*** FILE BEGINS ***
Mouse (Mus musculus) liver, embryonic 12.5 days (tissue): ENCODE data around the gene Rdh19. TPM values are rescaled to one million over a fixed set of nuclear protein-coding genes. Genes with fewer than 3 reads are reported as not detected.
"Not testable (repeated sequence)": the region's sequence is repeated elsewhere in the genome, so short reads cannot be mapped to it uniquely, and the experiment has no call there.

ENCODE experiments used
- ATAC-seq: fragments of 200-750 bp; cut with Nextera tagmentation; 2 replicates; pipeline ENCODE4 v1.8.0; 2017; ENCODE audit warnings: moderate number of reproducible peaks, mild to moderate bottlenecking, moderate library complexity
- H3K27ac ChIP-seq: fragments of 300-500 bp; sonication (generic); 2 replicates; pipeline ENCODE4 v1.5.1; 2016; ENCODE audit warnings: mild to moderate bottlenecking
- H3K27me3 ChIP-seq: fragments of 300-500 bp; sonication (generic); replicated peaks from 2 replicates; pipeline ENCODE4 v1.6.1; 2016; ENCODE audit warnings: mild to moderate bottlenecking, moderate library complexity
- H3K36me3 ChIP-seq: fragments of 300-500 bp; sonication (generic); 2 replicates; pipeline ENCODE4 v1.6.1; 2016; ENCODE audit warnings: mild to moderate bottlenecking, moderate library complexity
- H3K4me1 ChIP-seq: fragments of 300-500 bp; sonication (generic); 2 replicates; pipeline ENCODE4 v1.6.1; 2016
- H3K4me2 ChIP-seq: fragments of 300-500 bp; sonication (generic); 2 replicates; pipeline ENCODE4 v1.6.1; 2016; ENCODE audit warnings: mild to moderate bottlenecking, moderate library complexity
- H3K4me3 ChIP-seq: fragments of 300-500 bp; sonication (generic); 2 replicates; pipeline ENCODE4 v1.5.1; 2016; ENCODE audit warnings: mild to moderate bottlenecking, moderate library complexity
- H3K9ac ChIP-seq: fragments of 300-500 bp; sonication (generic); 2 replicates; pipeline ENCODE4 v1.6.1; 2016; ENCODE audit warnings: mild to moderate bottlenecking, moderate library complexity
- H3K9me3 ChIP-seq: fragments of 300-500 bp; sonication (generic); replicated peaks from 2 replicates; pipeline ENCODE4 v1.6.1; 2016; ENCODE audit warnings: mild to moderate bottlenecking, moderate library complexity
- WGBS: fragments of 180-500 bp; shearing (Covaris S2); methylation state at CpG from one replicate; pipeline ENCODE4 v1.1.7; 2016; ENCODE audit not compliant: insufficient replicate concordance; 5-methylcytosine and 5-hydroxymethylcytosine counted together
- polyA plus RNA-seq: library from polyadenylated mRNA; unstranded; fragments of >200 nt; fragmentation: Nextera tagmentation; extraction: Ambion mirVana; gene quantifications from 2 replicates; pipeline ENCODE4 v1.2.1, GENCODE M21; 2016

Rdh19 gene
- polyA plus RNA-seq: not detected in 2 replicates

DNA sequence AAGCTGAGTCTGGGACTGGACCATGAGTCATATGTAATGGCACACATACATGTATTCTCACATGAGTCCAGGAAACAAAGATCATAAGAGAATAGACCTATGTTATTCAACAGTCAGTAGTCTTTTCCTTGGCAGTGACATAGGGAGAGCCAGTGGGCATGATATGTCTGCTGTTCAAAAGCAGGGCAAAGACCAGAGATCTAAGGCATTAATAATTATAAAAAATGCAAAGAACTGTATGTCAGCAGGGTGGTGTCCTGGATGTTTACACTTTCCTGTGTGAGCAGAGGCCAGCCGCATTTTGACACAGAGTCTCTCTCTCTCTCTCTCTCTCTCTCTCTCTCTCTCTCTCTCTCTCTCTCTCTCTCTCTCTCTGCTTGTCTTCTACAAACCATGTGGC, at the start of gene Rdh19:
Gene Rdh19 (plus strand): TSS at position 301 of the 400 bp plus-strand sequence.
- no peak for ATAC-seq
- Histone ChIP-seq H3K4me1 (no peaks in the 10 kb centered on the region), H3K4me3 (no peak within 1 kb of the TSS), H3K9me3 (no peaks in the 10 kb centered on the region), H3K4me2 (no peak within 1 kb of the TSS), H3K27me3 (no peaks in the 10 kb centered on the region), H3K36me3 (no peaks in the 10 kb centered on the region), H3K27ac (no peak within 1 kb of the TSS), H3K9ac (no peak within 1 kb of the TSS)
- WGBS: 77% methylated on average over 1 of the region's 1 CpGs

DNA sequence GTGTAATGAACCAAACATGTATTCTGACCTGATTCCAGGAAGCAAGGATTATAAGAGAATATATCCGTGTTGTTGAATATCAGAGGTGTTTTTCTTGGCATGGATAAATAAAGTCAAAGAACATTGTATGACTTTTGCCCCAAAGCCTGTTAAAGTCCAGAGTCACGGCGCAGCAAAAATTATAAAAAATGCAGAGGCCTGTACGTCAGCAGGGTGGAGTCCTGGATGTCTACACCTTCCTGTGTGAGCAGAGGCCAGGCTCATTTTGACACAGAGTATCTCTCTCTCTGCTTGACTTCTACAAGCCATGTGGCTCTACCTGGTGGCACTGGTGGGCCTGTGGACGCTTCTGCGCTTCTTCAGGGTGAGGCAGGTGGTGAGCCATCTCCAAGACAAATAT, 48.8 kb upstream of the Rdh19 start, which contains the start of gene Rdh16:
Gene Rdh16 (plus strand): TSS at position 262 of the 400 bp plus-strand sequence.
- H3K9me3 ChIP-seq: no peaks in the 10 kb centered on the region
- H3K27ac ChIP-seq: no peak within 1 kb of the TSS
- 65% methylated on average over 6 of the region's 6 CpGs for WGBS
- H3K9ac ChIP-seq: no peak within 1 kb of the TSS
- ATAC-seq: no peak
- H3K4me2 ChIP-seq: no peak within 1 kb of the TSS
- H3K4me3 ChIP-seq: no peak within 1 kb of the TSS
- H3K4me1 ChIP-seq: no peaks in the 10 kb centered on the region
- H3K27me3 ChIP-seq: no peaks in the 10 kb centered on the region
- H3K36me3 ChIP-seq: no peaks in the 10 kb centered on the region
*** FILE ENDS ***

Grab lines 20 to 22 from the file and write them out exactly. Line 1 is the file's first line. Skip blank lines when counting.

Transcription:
- Histone ChIP-seq H3K4me1 (no peaks in the 10 kb centered on the region), H3K4me3 (no peak within 1 kb of the TSS), H3K9me3 (no peaks in the 10 kb centered on the region), H3K4me2 (no peak within 1 kb of the TSS), H3K27me3 (no peaks in the 10 kb centered on the region), H3K36me3 (no peaks in the 10 kb centered on the region), H3K27ac (no peak within 1 kb of the TSS), H3K9ac (no peak within 1 kb of the TSS)
- WGBS: 77% methylated on average over 1 of the region's 1 CpGs

DNA sequence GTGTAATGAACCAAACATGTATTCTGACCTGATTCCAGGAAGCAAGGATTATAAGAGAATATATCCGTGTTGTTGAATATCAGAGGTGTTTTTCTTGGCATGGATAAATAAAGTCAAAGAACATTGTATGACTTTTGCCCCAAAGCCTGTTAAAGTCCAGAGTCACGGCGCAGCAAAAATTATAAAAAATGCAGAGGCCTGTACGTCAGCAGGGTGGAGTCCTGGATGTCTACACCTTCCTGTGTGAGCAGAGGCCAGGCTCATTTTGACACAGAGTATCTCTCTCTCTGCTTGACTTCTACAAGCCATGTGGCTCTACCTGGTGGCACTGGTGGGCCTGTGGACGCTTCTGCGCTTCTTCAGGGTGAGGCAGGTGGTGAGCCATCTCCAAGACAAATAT, 48.8 kb upstream of the Rdh19 start, which contains the start of gene Rdh16: